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29. To cover Folly by Silence, is some :part of Wisdom. ". . ,

30. Virtue expressed in Books, is in some sort but planted Virtue: It is to be Warned rather by Use than reading. ....... , , . . i;

• ,• .; ... •. ..• ti .,... •i .I.* '.

Quibusdam verbis, &c.

SOME Verbs, signifying'to buy, sell, cost, hire, redeem, &c. govern an Ablative'Case of the Noun signifying the Price, Rate, or Value. The Sign is usually for, in, or at; and sometimes with.

1. I buy not Hope with good Money. >. *

,2., True Philosophy thinks nothing good but

what is fit and honorable: it is not to be corrupted

by the Gifts of Men or Fortune; ,and whose prin

cipal Value,it is, not to be bought at any Price.

,3. 1 .would not buy your Life at so >tvorm~eaten 'Nut.

'• . 4. Nothing is so dear bought,,as that which is bougldxby Entreaties.

5. The Gods sell us all Things for Jailor.

6. I am determined t<> 4o him some,Mischief; nor can Lbe fought off with,LibertyiU-pm liberty.

/. There is no Calamity so severe, -to which we.ate not all of us, in .this time of Anarchy .and Confusion, «qually exposed; and which if would have averted from-the Republic, of; the Eyqpence of my own private and domestic Enjoyments, ,most willingly. ,. ,, . >

.8. Thia.Jar pf Honey ip valued at ftco hundred and forty Pence. ... ', , :,... ....„;

.9. He was thought entravagant for hiring a. House at fifty Pounds a Year.

- "•' •:1,,,.TiHi paulb, minima, 8cq., /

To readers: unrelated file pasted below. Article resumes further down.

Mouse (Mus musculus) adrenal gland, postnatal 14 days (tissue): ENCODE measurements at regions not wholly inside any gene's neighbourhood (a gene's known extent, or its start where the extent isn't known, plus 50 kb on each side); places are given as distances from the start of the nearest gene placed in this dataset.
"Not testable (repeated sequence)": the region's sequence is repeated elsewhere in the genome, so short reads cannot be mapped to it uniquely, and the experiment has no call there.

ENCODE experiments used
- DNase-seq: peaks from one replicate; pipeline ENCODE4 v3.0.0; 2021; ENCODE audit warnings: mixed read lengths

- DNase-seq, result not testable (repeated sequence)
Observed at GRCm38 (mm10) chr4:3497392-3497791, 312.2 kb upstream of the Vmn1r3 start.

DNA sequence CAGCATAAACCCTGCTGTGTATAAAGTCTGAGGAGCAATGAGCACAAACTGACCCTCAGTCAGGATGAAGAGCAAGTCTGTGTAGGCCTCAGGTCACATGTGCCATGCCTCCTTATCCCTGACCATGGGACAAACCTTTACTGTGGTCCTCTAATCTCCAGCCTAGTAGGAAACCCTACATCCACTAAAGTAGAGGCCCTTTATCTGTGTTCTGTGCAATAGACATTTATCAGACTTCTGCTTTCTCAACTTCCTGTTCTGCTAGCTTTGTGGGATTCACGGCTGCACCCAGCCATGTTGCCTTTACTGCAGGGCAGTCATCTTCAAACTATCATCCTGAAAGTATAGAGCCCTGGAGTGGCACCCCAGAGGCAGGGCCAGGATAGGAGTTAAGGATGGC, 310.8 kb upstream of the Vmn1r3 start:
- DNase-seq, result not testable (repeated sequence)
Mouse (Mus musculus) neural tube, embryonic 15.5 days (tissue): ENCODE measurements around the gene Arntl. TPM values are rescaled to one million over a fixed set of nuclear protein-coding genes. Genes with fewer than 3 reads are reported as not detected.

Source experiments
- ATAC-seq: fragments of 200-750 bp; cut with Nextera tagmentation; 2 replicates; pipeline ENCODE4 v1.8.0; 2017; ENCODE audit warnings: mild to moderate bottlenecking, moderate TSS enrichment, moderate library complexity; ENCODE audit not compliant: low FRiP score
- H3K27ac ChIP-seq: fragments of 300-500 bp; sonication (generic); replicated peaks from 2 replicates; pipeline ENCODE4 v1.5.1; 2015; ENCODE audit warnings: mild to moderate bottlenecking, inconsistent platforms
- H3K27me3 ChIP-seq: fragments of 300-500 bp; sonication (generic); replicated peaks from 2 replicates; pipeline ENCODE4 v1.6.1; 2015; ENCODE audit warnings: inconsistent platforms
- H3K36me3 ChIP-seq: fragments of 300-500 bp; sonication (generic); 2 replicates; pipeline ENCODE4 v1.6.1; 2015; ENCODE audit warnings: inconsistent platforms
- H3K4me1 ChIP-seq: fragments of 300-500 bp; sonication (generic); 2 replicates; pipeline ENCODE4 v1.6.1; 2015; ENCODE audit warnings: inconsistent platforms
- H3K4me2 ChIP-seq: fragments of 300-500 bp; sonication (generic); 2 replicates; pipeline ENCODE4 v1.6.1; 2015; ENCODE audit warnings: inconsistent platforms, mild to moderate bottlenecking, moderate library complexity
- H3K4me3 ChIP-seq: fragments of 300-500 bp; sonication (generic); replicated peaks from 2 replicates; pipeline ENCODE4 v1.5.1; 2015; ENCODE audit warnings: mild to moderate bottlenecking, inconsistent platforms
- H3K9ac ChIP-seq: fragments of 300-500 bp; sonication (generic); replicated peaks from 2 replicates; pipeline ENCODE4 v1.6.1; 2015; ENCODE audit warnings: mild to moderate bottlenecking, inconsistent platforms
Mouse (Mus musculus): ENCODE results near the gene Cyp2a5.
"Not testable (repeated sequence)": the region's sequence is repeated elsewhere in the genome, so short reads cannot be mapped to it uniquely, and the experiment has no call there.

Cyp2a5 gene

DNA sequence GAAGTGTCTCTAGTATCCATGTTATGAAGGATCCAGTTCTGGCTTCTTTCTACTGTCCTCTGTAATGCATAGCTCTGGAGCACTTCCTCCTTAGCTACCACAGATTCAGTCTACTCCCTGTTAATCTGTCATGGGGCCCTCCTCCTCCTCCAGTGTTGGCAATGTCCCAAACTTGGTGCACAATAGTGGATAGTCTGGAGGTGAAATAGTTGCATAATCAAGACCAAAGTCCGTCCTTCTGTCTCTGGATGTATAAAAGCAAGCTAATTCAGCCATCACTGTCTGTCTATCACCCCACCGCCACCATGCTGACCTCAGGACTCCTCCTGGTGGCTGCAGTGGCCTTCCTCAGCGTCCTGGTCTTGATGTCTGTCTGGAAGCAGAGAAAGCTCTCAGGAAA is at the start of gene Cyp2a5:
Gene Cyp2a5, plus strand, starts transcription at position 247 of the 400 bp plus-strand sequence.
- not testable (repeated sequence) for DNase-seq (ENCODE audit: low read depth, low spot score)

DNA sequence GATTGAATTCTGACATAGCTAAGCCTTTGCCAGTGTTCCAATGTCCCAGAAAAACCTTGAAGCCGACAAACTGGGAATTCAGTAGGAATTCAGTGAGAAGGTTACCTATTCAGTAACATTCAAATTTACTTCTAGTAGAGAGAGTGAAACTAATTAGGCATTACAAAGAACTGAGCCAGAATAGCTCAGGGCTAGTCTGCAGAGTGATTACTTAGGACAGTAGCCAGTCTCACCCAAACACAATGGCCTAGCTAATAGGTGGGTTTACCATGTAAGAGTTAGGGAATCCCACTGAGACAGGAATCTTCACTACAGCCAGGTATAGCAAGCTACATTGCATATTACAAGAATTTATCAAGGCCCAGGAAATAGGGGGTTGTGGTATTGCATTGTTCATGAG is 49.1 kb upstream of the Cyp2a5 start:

THESE' Wo/Ads^ viii, paulo, minimo. inagno, niiaio, plurimo, dimidio, duplo, and the like, after Verbs of buying, selling, &c. are often put in the Ablative Case without the Substantive pretio, which is understood.

1. Many times, through the Necessity of the Seller, rich Commodities are bought for very little: but it is unjust to laugh at him because he sold them at so vile a Rate. . ->

2. There are a thousand Things of great Moment that cost but little.

3. What can.that Horse be bought for at the lowest Price? Twenty Pounds.

4. If they who know the Value of Things,, set a high Rate upon Fields and Ground Rents, because such Possessions are least liable to Accidents of any kind; how much more valuable is Virtue, of which we can never be stripped, we can never b£ robbed. \ '•'

5. Liberty is wvXi bought at d great Pricex nor is it preserved without Trouble,. 4'' "\ .'

6v If you value Liberty as j*ou ought, at a greht. Rate, you will esteem all other Things in a Tow Degree.

7- This House will cost me little more than half of^what the other did: Provided I get in a certain/" Debt, I will buy it at any Rate; if no', I'cannot buy it at a small one.

8. If a Man is about to Sell a House, which he knows to be ruinous and- of bad Materials, with other Faults which nobody knows but himself, and he does not inform the Buyer of all this, but sells it for the most he can get, even much more than he intended to sell it for; this'is by ho means consistent with the Character of an open, well-meaning, generous, honest typn. .•,,/,••:,'; V -..' iv •

An Exception. ,.v ^,,.,.{.

Excipinntur hi Genitivi, &c.

THESE Genitkes, tanti, quanti, pluris, ,&c. (in English, for so much, for how much, for more,, for less, for just so much, for the- same, for how much soever, for as much as you please, &c.) without iheir Substantive pretii, which is understood, are excepted from the foregoing Rule.